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Monday, May 27, 2024


It hasn’t been a bad year for Orange County’s cadre of publicly traded stocks, though it hasn’t been a great one either.

The Roth OC Tech index posted a solid 11.9% gain in the past 12 months, with the Roth OC 50 index close behind on a 9.6% rise. The OC 50 tracks companies with market values of $25 million to $1 billion.

The Roth Billion-Dollar Club of OC-based companies, with market values greater than $1 billion, is up a more modest 2.4% in the period.

OC’s market indexes are tracked by Newport Beach-based Roth Capital Partners LLC.

Nationally, indexes also are up in the past year, with the S & P; 500 index up 9.4%, the Dow Jones Industrial Average gaining 5.1% and the Nasdaq Composite index rising 2.9%.

While the market gains are decent, they pale compared to a year earlier. Last year at this time, the OC Tech index was coming off a 12-month gain of 135% while the Billion-Dollar Club was up 91% and the OC 50 rose 86%.

The markets in the past year have battled concerns about the war in Iraq, the coming election and a mixed economic rebound amid interest rate and oil price hikes.

While the OC Tech index led local gainers, their larger counterparts in the Billion-Dollar Club mostly have struggled on Wall Street in the past year. For instance, Irvine-based chipmaker Broadcom Corp., one of the biggest gainers at this time last year, is down 2.6% in the past 12 months. Lake Forest-based disk drive maker Western Digital Corp. is another decliner, off 34.5%, as is Irvine-based computer maker Gateway Inc. (down 12.7%) and Aliso Viejo storage device maker QLogic Corp. (off 39.3%).

The biggest gainers among OC’s largest companies include banks (Irvine-based Commercial Capital Bancorp, up 98%), homebuilders (Irvine-based Standard Pacific Corp., up 23%) and surfwear makers (Huntington Beach-based Quiksilver Inc., up 57%).

The biggest Billion-Dollar Club gainer: Santa Ana-based Advanced Medical Optics Inc., up 111%. The biggest loser: Santa Ana-based for-profit school operator Corinthian Colleges Inc., off 52%.

The uncertain environment could have an effect on another big OC name,Newport Beach bond manager Pacific Investment Management Co., or Pimco.

A Democrat or Republican election win could yield very different results for the bond market,the bread-and-butter for the mutual fund management company.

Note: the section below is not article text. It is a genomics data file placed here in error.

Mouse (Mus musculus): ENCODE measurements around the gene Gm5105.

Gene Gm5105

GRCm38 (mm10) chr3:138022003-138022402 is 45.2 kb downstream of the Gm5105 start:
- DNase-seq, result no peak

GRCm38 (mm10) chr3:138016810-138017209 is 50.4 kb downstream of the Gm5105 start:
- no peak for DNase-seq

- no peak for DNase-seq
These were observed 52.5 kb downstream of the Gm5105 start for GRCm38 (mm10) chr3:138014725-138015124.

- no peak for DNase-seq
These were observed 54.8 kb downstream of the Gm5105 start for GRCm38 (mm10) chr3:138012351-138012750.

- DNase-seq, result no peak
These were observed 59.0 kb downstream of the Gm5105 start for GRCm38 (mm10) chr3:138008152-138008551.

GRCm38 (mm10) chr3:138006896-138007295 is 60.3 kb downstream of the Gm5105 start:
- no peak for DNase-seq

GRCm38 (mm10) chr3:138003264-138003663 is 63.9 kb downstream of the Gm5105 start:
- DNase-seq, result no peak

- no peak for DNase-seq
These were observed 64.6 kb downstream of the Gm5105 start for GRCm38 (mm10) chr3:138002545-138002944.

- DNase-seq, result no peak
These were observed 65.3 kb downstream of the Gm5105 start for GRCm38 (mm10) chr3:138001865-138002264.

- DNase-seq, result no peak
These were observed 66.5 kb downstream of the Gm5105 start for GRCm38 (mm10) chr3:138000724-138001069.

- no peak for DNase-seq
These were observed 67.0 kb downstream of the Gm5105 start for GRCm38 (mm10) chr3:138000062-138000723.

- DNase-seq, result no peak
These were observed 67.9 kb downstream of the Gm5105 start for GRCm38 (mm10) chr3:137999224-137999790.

A widening budget deficit,pegged at more than $400 billion this year,could hit the price of bonds, which make up the bulk of Pimco’s mutual funds.

As the deficit rises, interest rates tend to increase, as investors demand a greater rate of return for buying more bonds. Prices of existing bonds fall in response to rising bond coupons, as they become less attractive to buyers. Despite the uncertainty, Pimco has seen overall assets rise to $392 billion following a dip last summer.

Stocks, on the other hand, are more likely to gain with a victory by President Bush, whose tax-cutting policies are seen as better for the economy than Sen. Kerry’s economic plan.

To help sort out what’s in store for the stock and bond markets, the Business Journal asked OC stockbrokers, investment bankers and money managers for their impressions of the markets.

Each was asked to answer several questions: What’s your take on the stock market?; What’s the impact of oil prices on the stock market?; How does the election factor into your outlook?; How will rising interest rates play out for the stock and bond markets?; and What’s your recommended asset allocation for clients?

Following is an edited version of their responses, plus excerpted commentary from Pimco Managing Director Paul McCulley’s latest Fed Focus report.


Director of research

Roth Capital Partners

Newport Beach

What’s your take on the stock market?

After significant gains in 2003, we had expected to see stock prices level off this year as fundamentals caught up with stock prices.

We now feel that we are at the point where we should see improved returns in stocks over the next 12 months. With the S & P; trading at just over 17 times expected 2004 earnings, we are at a level that is well below the average price/earnings (P/E) ratio over the past 15 years.

We also feel that the quality of earnings today is greater than in previous periods due to all of the recently introduced accounting rules.

What’s the impact of oil prices on the stock market?

It never ceases to amaze me how little emphasis our nation puts on reducing its reliance on oil. With that being said, it still only accounts for about 3% of consumer spending. For businesses it looks like much of the increase in energy costs have been offset by productivity gains as price increases have been benign and profitability remained healthy.

When oil prices spiked in the early 1980s, consumption habits changed and new production came on line in the North Sea and in Alaska that eventually brought prices steadily lower until last year. We would expect to see similar behavior once again should oil prices continue their recent ascent.

Our current stock market expectations take into account the higher energy costs, so should we see a sharp drop in oil prices, we would expect even greater returns over the next 12 months.

How does the election factor into your outlook?

Our view is that the stock market would prefer no change in leadership in the near term, so Bush being re-elected would probably be best for returns in the near term.

If Kerry were elected, it may create some near-term jitters due to the uncertainty that any change brings, but using President Clinton’s election as a case-in-point, longer term it may not make any difference to stock returns.

How will rising interest rates play out for the stock and bond markets?

When there are broad expectations of rate hikes, then bonds become less attractive and equity allocations are increased. Rate hikes are normally a function of an improving economy, which also would mean good times for stocks.